This ecoregion is similarly high in faunal richness and diversity. Dominica supports over 50 species of resident birds, including two endemic parrots (imperial parrot, Amazona imperialis; red-necked parrot, Amazona arausiaca), both that are endangered. Based on field-work between 1982 and 1987, Evans estimated that the total population for these endangered species reached levels as low as about 60 imperials and 200 red-necks. Other parrots endemic to this ecoregion are the St. Vincent parrot (Amazona guildingii) and the St. Lucia parrot (Amazona versicolor), both also critically endangered. Numerous other island and regional endemic bird species occur in this ecoregion (Table 1.1.).

All Antillean amphibians (Table 1.2) are frogs, and two Lesser Antillean endemics, a small tree frog, Eleutherodactylus martinicensis, and the large "mountain chicken" Leptodactylus fallax, occur principally on Dominica. The reptile fauna in this ecoregion is more diverse as is indicated by the number of endemics. Eleven island-endemic species occur. Of these, five are anoles (Anolis oculatus, A. roquet, A. luciae, A. trinitatis, A. griseus), three are eleuths (Eleutherodactylus shrevei, E. martinicensis, E. euphronides), two are snakes (Typhlops tasymicris)(Bothrops carribaeus) and one is a gecko (Sphaerodactylus microlepis).

There are no island-endemic mammals in this ecoregion. All extant mammal species were introduced by Amerindian or Colonial settlers. Commonly introduced mammals in this ecoregion are the mongoose (Herpestes officinarum), agouti (Dasyprocta antillensis), opposum (Didelphis marsupialis), pig (Sus scrofa), and domestic cat and dog. Grenada is home to the introduced Mona monkey (Cercopithecus mona) who is now often persecuted because of conflicts over agricultural crops. The only known endemic mammal from this ecoregion (Giant West Indian rice rat, Megalomys desmarestii) is presumed extinct. Bats are common to this ecoregion with as many as 12 species occurring in Dominica though none is an island or ecoregion endemic. There are no remaining endemic rodents in the Lesser Antilles.

Current Status

Table 1.2. Endemic amphibian and reptile species in the Windward Moist Forest Ecoregion.
Common Name Species Location
Dominica Anole Anolis oculatus  
Martinique Anole Anolis roquet  
St. Lucia Anole Anolis luciae  
St. Vincent Bush Anole Anolis trinitatis  
St. Vincent Tree Anole Anolis griseus  
St. Lucia Pygmy Gecko Sphaerodactylus microlepis  
St. Vincent Eleuth Eleutherodactylus shrevei  
Grenada Eleuth Eleutherodactylus euphronides  
Martinique Eleuth Eleutherodactylus martinicensis  
Grenada Blindsnake Typhlops tasymicris  
Fer De Lance Bothrops caribbaeus St. Vincent
Mountain Chicken Leptodactylus fallax Regional endemic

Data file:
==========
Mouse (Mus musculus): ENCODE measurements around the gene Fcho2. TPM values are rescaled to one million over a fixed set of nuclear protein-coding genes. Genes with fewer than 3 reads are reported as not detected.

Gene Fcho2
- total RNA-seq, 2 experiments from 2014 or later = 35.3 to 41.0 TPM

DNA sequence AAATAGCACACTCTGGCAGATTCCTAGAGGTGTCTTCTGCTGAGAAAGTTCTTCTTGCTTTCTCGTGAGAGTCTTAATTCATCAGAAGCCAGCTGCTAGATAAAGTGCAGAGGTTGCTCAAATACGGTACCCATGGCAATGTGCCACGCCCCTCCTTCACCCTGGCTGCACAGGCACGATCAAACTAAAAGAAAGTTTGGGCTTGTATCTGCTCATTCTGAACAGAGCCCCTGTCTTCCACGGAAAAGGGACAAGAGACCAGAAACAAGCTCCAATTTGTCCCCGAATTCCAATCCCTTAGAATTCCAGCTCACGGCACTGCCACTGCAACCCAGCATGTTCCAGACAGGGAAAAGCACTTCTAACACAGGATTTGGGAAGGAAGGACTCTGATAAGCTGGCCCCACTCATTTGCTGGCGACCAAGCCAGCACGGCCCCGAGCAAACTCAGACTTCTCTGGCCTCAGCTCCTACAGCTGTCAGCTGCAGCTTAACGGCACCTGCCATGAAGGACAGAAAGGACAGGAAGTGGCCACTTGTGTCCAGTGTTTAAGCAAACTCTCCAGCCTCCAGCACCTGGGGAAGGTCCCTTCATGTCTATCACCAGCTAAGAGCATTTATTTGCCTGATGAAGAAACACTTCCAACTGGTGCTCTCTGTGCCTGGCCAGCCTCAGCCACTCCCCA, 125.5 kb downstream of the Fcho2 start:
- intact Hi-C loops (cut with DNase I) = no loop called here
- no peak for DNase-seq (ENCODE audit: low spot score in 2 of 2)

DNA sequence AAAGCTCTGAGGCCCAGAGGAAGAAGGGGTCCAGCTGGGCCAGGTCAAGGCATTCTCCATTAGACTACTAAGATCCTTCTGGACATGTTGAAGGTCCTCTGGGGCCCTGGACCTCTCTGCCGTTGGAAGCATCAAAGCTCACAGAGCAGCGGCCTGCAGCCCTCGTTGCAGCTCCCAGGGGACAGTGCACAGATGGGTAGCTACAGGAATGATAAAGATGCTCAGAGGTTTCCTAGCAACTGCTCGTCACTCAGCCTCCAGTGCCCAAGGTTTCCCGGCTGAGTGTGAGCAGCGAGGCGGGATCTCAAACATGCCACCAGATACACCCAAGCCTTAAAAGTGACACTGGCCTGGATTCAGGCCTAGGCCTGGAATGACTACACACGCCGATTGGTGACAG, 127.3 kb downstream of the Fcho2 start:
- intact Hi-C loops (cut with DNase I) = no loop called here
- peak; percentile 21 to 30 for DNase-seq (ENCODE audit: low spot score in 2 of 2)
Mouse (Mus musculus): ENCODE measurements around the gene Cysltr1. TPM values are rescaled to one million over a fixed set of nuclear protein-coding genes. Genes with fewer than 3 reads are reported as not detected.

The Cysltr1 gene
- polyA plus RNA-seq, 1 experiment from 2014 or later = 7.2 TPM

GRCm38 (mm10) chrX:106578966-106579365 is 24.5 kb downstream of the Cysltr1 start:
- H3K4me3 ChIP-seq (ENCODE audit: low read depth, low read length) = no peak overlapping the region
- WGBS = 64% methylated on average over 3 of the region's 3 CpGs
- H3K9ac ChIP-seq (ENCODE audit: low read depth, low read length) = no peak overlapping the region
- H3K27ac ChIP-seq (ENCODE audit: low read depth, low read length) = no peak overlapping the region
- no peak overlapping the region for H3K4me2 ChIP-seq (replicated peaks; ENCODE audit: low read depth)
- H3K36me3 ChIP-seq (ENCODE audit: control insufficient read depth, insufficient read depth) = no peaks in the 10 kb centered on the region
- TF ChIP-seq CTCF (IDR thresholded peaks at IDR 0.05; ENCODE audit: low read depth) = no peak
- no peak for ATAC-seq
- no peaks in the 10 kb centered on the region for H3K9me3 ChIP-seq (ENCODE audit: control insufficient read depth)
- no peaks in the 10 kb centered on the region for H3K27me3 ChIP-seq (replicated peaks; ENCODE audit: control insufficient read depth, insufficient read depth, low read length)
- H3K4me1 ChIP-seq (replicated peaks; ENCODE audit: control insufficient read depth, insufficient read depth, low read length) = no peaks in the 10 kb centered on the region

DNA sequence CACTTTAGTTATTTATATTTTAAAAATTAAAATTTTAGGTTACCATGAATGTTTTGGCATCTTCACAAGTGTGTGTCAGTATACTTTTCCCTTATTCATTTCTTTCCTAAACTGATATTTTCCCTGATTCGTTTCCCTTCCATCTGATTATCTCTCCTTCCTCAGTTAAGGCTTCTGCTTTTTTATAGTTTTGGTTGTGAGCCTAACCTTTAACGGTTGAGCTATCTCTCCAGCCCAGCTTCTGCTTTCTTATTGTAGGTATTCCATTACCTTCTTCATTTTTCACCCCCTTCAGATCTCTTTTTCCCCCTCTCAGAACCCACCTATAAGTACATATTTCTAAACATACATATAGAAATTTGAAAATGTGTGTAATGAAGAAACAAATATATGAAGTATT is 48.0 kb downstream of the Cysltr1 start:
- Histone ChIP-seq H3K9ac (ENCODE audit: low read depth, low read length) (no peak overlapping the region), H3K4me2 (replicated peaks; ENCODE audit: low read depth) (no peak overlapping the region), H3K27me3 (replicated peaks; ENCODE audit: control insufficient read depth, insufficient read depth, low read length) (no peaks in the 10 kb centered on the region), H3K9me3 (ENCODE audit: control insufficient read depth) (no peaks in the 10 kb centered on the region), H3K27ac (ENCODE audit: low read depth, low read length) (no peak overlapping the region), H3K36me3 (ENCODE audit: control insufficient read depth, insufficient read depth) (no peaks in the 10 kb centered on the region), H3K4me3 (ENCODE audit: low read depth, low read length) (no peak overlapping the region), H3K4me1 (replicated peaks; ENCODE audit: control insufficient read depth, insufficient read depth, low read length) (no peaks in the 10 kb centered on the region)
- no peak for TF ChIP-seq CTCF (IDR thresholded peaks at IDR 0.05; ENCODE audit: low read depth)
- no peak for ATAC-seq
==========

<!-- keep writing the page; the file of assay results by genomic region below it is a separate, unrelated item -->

The biologically rich forests of this ecoregion have drawn much conservation attention and consequently several important protected areas exist. Notable examples are Morne Trois Pitons National Park (6,840 ha) and the Northern Forest Reserve (22,000 ha) in Dominica, the Grand Etang Forest Reserve (1,544 ha) in Grenada, Caravelle Nature Reserve (517 ha) and the Martinique Regional Park (70,150 ha) in Martinique, and the St. Lucia Nature Reserve (1,600 ha), the Dennery Forest Reserve (148 ha), the Quilles Forest Reserve (854 ha), the Ve-Vottier Forest Reserve (200 ha), and the St. Lucia Parrot Reserve (1,500 ha) in St. Lucia.

Dominica still has large undisturbed montane forests that are regionally significant but inadequately protected. The Minister of Agriculture is able to set up protected areas under the authorization of the National Parks and Protected Areas Act and terrestrial wildlife is protected under the Forestry and Wildlife Act. Martinique has some of the Caribbean’s largest forest tracts though much is secondary. Martinique has been subject to the same legislation as metropolitan France since 1953, producing a lot of conservation involvement at the local level by French NGO’s. St. Lucia’s forestry conservation issues are directed by the government’s Forestry Division; forestry resources are divided into strictly protected, protected but permitting limited production on an individual tree basis, and production forests. The Wildlife Protection Act identifies wildlife that is absolutely protected, partially protected, and unprotected. A national park system on St. Vincent has been considered, but is not fully approved or implemented. St. Vincent’s forests are being threatened by encroaching agriculture even though all forests above 305 m are theoretically protected by legislation. Although Grenada has one established protected area (Grand Etang Forest Reserve), there is no substantive national park legislation that provides adequate authority either to establish or to manage national parks and protected areas.

Types and Severity of Threats

Except for remote, inaccessible areas characterized by high relief, much of the forest on different islands in the Windward Islands Moist Forest ecoregion suffer from similar human-related pressures, i.e., agricultural encroachment, hunting, and limited enforcement of wildlife and environmental legislation. An improved infrastructure of roads on most of the Windward Islands has allowed greater access to previously undisturbed forests and accelerated conversion of primary forest to agricultural plantations. Perhaps the most fundamental problem facing the managers of Dominica's forests is the rapidly expanding pressure on the forest resources as a source of timber, fuelwood and charcoal, and as areas increasingly utilized for crop cultivation. Regionally, two aspects of current forestry legislation are considered weak, penalties for forest offenses are too low for deterrence, and there is no mechanism for ongoing co-ordination of decision-making between forestry and other sectors concerning land-use planning and development control.